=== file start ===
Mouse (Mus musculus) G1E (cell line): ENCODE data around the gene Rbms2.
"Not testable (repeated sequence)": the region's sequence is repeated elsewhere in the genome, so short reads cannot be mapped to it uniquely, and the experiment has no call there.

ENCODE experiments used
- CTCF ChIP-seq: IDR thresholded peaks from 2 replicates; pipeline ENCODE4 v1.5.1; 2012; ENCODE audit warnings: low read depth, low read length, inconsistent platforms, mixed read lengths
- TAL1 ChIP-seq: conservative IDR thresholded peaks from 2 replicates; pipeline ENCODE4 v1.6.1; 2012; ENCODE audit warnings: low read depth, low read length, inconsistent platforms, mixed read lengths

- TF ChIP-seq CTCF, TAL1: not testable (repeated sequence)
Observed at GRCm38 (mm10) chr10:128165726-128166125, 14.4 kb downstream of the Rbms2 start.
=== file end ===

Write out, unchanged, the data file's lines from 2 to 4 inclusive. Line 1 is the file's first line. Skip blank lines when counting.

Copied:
"Not testable (repeated sequence)": the region's sequence is repeated elsewhere in the genome, so short reads cannot be mapped to it uniquely, and the experiment has no call there.

ENCODE experiments used
- CTCF ChIP-seq: IDR thresholded peaks from 2 replicates; pipeline ENCODE4 v1.5.1; 2012; ENCODE audit warnings: low read depth, low read length, inconsistent platforms, mixed read lengths